Marsh-JLT merger unsettles Bermuda captives
Steven Crabb, CEO at Davies Insurance Services, believes the recent merger between Marsh and JLT is an opportunity for his company to pick up business from disaffected captives.
“Both are big captive managers in Bermuda,” said Crabb. “But Marsh has clients who chose it because they didn’t want to be with JLT, and JLT has clients who chose it because they didn’t want to be with Marsh. For them, this merger is a problem.”
Quest, a captive servicing company with offices in Bermuda and Vermont which Davies Group acquired in January 2018, sees this as an opportunity to grow the business, said Crabb. There is a particular opportunity among smaller or medium size companies, he added.
Beyond that, Crabb sees growth potential more generally among medium sized companies. Most S&P companies already have a captive, but there is plenty of room for growth among companies too small for the index that do not yet have a captive.
Organisations like nursing homes, dentists and doctors have been among the early converts to captive insurance because it allows them to smooth out their insurance payments. Liability classes provided by commercial providers can be subjected to sudden rate changes, but this does not happen with captives, where premiums are repatriated to the parent group.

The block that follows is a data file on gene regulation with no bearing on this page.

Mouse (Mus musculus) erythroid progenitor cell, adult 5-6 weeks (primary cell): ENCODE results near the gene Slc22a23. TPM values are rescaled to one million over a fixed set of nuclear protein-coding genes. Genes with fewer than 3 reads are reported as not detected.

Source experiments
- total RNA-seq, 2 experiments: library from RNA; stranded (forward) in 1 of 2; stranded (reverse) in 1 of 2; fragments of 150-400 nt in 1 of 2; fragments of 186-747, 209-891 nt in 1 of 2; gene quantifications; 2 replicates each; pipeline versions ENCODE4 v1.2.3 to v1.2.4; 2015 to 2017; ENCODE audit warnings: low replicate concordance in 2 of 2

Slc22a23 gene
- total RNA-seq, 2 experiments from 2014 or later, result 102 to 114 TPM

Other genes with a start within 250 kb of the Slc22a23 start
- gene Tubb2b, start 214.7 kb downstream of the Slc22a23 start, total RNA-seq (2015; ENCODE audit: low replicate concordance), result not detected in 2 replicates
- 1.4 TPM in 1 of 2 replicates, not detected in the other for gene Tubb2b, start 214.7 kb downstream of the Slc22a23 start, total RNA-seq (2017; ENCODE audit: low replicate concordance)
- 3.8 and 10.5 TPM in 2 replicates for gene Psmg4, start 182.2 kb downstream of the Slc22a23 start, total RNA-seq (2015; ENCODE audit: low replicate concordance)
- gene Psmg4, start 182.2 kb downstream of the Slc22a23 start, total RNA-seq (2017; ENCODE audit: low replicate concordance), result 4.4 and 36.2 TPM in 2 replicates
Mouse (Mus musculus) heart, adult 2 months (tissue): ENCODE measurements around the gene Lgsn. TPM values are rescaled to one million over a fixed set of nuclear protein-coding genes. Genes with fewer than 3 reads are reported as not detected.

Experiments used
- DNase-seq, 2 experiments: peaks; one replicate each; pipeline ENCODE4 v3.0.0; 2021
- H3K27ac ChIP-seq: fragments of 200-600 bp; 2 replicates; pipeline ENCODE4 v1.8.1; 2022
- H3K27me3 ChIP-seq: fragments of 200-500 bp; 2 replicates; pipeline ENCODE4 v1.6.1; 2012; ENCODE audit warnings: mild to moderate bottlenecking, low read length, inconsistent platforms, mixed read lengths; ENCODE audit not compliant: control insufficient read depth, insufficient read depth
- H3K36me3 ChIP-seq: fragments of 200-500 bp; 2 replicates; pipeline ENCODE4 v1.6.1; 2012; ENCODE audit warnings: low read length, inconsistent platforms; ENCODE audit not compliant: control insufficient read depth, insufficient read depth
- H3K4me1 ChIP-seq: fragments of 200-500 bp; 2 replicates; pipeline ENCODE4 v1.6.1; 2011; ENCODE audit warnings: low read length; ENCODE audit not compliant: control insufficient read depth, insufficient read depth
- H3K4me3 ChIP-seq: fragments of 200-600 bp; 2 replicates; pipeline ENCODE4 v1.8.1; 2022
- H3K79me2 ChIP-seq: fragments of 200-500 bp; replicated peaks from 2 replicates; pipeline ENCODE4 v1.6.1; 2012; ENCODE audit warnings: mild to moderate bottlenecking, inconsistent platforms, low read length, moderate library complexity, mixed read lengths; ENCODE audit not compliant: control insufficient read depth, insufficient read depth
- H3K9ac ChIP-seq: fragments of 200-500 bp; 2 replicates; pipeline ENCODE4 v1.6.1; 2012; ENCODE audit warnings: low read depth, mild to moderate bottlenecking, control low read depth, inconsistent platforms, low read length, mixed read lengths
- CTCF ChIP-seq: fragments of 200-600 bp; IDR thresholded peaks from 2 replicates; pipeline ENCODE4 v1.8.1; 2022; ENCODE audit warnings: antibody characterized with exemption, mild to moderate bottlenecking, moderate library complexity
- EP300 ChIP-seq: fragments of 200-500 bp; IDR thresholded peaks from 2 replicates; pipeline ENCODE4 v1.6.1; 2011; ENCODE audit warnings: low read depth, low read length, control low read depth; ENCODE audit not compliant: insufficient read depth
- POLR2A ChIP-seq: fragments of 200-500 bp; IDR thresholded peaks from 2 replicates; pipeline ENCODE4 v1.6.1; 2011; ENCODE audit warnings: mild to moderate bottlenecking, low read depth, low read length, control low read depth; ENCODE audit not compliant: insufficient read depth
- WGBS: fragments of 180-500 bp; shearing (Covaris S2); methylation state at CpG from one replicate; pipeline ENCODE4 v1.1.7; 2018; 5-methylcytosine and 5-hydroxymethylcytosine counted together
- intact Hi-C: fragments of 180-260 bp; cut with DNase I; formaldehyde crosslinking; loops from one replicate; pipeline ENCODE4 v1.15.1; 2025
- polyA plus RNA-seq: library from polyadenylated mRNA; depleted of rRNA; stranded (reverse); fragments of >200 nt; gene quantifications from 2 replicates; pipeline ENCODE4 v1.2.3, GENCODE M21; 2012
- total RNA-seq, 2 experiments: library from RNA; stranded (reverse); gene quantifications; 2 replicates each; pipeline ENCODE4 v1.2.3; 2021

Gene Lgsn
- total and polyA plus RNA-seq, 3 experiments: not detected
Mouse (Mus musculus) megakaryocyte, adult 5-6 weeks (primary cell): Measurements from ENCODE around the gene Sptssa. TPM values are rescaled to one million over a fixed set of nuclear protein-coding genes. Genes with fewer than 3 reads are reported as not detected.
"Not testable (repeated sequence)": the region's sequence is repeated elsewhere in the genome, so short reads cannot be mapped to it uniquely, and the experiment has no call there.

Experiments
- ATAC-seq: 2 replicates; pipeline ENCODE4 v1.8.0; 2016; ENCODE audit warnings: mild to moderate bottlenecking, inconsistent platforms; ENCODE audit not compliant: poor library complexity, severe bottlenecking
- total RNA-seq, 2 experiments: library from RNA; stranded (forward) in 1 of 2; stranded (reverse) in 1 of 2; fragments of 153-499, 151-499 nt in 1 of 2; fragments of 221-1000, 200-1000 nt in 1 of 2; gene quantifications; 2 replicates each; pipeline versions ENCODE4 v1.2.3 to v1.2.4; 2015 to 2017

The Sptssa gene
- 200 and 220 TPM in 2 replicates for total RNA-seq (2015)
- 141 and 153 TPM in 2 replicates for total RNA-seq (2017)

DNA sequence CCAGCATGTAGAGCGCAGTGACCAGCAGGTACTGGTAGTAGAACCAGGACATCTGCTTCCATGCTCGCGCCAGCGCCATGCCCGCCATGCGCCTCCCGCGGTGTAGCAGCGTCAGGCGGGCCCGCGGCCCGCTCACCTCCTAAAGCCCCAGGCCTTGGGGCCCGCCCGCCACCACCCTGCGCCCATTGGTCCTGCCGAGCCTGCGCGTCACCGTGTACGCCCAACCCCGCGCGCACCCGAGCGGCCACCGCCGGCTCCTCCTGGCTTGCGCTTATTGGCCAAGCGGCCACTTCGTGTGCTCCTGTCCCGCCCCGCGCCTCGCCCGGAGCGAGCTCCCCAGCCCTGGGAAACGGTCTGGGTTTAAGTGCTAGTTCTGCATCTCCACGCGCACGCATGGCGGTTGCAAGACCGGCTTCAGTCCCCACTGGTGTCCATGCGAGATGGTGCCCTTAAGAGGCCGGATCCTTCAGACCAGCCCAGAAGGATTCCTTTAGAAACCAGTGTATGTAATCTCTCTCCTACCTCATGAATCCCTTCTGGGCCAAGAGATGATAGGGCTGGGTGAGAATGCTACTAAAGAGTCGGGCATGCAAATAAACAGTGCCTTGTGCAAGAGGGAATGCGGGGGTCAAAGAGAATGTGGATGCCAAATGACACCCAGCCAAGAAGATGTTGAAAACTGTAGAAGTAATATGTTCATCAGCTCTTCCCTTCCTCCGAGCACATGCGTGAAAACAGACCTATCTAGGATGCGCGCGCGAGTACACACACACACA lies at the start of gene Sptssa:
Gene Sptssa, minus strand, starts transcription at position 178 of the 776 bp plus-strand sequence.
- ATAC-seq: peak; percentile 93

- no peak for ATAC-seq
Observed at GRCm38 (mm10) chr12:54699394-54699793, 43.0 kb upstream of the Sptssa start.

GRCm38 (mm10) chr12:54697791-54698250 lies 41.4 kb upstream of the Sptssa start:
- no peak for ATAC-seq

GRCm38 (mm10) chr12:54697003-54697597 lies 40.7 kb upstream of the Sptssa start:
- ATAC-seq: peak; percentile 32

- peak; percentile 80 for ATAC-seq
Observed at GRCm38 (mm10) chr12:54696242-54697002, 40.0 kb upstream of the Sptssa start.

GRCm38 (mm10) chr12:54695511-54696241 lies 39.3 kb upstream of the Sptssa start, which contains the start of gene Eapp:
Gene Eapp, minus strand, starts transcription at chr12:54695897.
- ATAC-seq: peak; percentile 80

But outside of these areas there is huge growth potential, and Crabb believes the rent-a-captive model is perfect for them. Using a third party captive gives them the expertise of a group that has experience of running an insurance company, which captive owners typically do not have, he added.
There is also room for growth outside the US. Quest is particularly focused on London, with Davies’ office in the city giving it a toe-hold in that market.
“We are trying to reach out to UK SMEs,” he said. “The regulatory regimes for captives in Guernsey and Malta are very similar to what we have in Bermuda.”
He admitted it might be a harder sell in the UK, where the tax advantages of captives are not as great as they are in the US, but there is still a strong case to be made for captive insurance.